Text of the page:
Corporate Hockey's Home-Ice Advantage: How Privatization and Professionalization Are Remaking the Sport I Love

By Decosse, Stefan | Canadian Dimension, Spring 2016 | Go to article overview

Corporate Hockey's Home-Ice Advantage: How Privatization and Professionalization Are Remaking the Sport I Love


Decosse, Stefan, Canadian Dimension


THE LOCAL public ice rink and the non-profit minor hockey association are fast becoming relics. Neither is likely to survive the juggernaut of a new culture of privatized minor sport administration.

The concept of the hockey "season" is also becoming antiquated. The word implies a distinct beginning and an end. But in the all-consuming world of elite minor hockey, the "season" now often runs from August to August. Even the term "athlete" will soon be consigned to the dustbin of history. Its longstanding association with well roundedness and an amateur ethic bears little relation to the hyper-specialized professionalization that today defines the training of youth hockey players and other minor sport participants.

What are we to make of these transformations?

Frozen assets

In British Columbia, where I grew up and played competitive hockey, municipalities and regional districts owned all but four ice rinks until 1990. For decades, minor hockey seasons were decided in and across a vast network of publicly owned arenas and civic recreation centres in communities throughout the province. Non-profit minor hockey associations were often their primary winter tenants.

Public facilities have a mandate to serve their communities. The local recreation centre is where my friends and I learned to shoot and skate, to be sure, but it's also were we attended pre-school and kicked our first soccer balls. For years, the traditional hockey season would begin in late August and wrap up by late March. In the warmer months, the ice would be removed to make room for other activities, maybe summer day camps or lacrosse.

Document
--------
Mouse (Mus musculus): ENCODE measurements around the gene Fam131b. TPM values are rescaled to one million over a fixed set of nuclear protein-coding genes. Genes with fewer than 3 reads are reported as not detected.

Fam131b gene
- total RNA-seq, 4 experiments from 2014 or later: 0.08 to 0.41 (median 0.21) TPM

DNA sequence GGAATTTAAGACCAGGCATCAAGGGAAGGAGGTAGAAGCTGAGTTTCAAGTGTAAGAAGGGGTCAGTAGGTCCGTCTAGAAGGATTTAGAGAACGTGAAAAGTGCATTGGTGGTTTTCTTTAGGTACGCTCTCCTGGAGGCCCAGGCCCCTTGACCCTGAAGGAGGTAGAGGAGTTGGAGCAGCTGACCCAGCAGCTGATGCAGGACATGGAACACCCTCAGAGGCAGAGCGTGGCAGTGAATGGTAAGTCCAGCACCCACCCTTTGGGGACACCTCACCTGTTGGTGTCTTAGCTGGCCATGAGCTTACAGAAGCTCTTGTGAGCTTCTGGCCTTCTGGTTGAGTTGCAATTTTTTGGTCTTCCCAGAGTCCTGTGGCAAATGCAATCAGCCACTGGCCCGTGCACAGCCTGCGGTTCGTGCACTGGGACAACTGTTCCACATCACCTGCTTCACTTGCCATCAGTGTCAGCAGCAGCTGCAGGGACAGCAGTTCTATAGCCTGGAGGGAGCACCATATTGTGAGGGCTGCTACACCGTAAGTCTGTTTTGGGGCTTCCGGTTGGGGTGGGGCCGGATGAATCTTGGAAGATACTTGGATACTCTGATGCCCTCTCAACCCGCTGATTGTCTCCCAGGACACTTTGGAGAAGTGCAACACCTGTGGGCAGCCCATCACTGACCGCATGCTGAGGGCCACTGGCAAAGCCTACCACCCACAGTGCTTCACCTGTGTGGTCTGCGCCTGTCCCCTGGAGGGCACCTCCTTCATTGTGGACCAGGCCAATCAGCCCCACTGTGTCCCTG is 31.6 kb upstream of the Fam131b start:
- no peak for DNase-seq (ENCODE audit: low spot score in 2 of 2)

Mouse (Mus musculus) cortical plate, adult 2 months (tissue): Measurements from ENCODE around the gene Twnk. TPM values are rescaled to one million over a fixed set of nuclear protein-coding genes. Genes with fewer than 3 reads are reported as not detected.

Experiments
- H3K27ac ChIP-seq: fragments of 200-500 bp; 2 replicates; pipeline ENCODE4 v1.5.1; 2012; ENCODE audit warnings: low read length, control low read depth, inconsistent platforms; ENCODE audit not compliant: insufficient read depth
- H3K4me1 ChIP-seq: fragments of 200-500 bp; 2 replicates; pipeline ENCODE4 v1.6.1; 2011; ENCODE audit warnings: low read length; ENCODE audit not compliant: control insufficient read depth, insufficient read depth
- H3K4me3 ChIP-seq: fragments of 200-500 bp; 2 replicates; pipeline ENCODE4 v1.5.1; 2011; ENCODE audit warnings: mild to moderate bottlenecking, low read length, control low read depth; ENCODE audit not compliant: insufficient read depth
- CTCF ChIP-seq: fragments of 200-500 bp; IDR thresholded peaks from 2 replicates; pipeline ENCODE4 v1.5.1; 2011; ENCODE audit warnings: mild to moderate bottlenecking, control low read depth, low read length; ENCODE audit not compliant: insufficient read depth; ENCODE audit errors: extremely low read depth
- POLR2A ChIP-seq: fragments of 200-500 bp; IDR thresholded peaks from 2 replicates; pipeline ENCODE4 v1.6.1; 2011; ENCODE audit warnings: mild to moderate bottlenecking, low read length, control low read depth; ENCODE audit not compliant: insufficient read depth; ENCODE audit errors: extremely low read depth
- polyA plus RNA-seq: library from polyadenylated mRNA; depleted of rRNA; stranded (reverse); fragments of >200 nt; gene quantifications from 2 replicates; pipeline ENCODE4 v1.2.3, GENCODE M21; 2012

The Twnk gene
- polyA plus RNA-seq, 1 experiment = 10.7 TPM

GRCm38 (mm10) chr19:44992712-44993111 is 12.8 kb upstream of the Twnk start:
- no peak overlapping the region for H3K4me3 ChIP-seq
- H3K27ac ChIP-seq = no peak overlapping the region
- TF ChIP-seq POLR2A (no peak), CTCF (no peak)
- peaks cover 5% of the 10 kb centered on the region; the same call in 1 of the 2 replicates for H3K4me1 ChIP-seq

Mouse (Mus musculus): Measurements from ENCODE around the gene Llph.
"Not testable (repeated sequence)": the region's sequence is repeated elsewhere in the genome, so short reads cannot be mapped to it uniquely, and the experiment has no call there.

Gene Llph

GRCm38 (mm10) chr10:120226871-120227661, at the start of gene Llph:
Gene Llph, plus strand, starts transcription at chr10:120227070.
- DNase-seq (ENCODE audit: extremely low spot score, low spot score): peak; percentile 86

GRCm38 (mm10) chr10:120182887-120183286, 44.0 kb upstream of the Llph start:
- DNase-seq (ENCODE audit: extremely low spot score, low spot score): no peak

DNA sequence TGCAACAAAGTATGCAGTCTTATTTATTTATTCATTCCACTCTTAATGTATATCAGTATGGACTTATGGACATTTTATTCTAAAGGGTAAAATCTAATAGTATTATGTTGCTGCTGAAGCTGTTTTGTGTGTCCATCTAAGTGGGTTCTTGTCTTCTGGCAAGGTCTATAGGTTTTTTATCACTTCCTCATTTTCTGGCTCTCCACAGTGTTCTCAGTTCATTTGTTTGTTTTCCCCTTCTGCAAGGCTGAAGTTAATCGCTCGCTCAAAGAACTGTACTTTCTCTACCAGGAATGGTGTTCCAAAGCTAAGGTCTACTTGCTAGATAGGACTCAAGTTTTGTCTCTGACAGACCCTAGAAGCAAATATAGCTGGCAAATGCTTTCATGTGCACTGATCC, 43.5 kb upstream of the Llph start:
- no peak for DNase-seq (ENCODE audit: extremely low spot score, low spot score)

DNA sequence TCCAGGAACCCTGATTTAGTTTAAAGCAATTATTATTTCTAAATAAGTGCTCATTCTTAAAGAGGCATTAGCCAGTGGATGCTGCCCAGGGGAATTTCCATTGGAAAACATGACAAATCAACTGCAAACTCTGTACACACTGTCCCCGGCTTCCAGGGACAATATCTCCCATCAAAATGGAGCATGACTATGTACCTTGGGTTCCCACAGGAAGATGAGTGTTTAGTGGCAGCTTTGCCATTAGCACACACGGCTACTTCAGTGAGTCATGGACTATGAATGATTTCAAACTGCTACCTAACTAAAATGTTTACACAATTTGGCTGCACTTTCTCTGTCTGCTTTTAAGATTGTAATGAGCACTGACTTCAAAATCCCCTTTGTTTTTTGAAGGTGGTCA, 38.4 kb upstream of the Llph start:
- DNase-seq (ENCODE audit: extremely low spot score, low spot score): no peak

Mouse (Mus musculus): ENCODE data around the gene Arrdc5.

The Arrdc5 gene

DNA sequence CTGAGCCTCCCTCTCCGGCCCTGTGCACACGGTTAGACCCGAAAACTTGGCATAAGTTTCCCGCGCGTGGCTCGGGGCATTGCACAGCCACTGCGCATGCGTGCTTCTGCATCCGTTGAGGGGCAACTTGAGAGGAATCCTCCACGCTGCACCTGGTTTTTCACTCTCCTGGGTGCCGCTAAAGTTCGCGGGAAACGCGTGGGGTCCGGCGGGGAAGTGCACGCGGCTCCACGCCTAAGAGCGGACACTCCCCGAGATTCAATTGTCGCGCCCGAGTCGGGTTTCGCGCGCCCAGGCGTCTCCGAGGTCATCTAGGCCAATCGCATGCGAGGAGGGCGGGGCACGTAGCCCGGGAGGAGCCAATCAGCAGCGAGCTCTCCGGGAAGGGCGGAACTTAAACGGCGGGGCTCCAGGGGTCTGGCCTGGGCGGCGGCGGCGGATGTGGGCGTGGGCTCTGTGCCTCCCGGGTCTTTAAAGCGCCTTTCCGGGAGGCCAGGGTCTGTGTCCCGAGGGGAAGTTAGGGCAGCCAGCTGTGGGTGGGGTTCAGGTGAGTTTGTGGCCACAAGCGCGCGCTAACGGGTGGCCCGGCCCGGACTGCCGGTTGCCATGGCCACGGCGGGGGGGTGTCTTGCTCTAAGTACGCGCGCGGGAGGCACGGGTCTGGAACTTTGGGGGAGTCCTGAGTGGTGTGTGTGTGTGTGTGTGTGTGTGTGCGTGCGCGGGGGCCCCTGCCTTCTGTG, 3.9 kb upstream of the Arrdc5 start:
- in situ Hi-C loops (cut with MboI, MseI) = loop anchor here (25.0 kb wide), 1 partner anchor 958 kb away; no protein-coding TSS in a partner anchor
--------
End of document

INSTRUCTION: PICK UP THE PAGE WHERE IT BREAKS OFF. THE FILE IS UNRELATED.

But the old single ice-sheet public recreation centre is ill equipped to deal with the demands of today's privatized minor hockey environment. Increasingly, the sport is played in purpose built for-profit rinks that serve their clientele on a year-round basis.

In the last 25 years, 13 of the 30 new ice rinks in British Columbia were built by or operated by private interests. As minor hockey training has transformed from seasonal youth recreation to a year-round youth vocation, new opportunities for profitable accumulation have opened themselves to corporate actors who have the wherewithal to capitalize.

The transformation of a rink in suburban Vancouver exemplifies minor hockey's shifting environments. The Burnaby 8, now owned and operated by Canlan Ice Sports Corporation, was recently retrofitted from an aging four-sheet barn into a state-of-the-art facility. Today it's outfitted with six NHL-sized rinks, a figure skating sheet, an indoor soccer field, a restaurant complex and cutting-edge gym facilities that include a skating treadmill.

Canlan is no mom-and-pop shop. The corporation's assets include 18 facilities and 68 sheets of ice across North America. In the 2014 fiscal year, it generated more than $56.7 million from its rink and field activities. Twenty-eight per cent of its revenues came from third-party ice rentals (including minor hockey associations) and another 18 per cent from in-house minor hockey leagues.

Companies like Canlan not only feed on a public appetite for year-round hockey, they actively encourage and depend upon it. Their facilities are blanketed in advertisements for equipment retailers and posters promoting high-performance training companies that sell opportunities to "train like the pros. …

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